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THERE is a heart-stopping moment in a new documentary about the survivors of Chadian dictator Hissene Habre's torture chambers, when one of the torturers kneels down in front of his victim and begs for forgiveness.
"I had to follow orders," mumbles"Mahamat the Cameroonian" -- now a broken man himself living on the streets as an outcast.
"Then why did you have to beat me so badly?" his victim asks, handing the former gendarme the rubber pipe he used to flail his prisoner's leg to a pulp.
"Your superiors told you to stop, but you went on and on," adds the man, who lost the leg.
The scene is typical of the muted but unflinching encounters that fill"Hissein Habre, A Chadian Tragedy", Mahamat-Saleh Haroun's quietly dignified film about one of Africa's least known mass killings, which premieres at the Cannes film festival Monday.
Some 40,000 people were murdered during Habre's eight-year reign of terror, a Chadian commission concluded, while the West looked the other way, more worried about the Cold War and Moamer Kadhafi in neighbouring Libya.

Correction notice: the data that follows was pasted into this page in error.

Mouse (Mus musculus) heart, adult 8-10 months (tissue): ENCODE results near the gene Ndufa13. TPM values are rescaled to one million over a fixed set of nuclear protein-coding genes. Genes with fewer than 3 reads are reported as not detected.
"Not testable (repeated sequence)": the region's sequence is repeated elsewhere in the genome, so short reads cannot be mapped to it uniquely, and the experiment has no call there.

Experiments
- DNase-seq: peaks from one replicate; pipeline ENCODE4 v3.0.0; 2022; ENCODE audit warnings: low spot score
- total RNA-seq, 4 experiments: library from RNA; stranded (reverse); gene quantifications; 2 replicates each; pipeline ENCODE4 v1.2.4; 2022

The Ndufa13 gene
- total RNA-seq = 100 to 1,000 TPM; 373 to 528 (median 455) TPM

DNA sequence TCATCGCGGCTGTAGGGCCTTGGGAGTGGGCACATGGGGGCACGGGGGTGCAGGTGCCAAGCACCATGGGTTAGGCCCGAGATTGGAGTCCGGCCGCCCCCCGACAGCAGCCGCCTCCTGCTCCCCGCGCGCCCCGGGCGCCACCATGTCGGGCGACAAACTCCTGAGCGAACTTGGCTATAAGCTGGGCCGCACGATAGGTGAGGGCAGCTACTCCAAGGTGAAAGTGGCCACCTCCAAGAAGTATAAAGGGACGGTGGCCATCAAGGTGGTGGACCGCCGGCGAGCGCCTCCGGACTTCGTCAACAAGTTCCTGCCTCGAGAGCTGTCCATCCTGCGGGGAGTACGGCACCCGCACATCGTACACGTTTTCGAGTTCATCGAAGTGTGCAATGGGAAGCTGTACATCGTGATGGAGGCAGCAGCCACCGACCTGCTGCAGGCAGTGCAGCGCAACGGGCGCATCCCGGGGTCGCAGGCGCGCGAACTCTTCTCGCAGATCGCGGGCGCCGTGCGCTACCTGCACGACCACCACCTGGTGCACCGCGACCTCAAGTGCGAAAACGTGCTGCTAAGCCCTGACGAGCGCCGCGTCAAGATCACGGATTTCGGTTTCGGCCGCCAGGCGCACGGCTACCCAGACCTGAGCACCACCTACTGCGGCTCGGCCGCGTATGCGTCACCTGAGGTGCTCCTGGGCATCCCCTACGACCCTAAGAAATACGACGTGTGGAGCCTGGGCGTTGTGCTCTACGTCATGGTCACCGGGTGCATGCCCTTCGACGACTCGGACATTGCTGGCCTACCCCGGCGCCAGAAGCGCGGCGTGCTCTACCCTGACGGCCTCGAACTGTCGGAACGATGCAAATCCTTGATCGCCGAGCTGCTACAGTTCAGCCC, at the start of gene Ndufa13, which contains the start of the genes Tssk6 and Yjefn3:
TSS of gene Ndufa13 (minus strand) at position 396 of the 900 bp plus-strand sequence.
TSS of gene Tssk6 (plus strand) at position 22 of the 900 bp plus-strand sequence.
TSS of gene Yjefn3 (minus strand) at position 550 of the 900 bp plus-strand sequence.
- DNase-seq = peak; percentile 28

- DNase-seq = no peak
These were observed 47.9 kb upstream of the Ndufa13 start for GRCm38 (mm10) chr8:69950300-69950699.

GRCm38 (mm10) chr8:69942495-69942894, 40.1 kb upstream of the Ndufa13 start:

Habre was their ally and American and French money even paid for the country's political police, the feared DDS, to torture on an industrial scale, said Clement Abaifouta, who leads a survivors' group in the capital N'Djamena.
The group has spent 15 years trying to bring the former rebel leader -- who was deposed in 1990 -- to trial. Habre will finally be judged later this month at a special tribunal in neighbouring Senegal, where he had fled into exile.
One of the victims featured in the film, Adimatcho Djamai, who was tortured so badly he spent more than two decades on the flat of his back in a corrugated iron shack, died the day he was due to testify at Habre's trial.
Haroun told AFP he wanted to cast a light on what he calls"this genocide" largely ignored by the outside world"because it was some business of the blacks" carried out behind closed doors.
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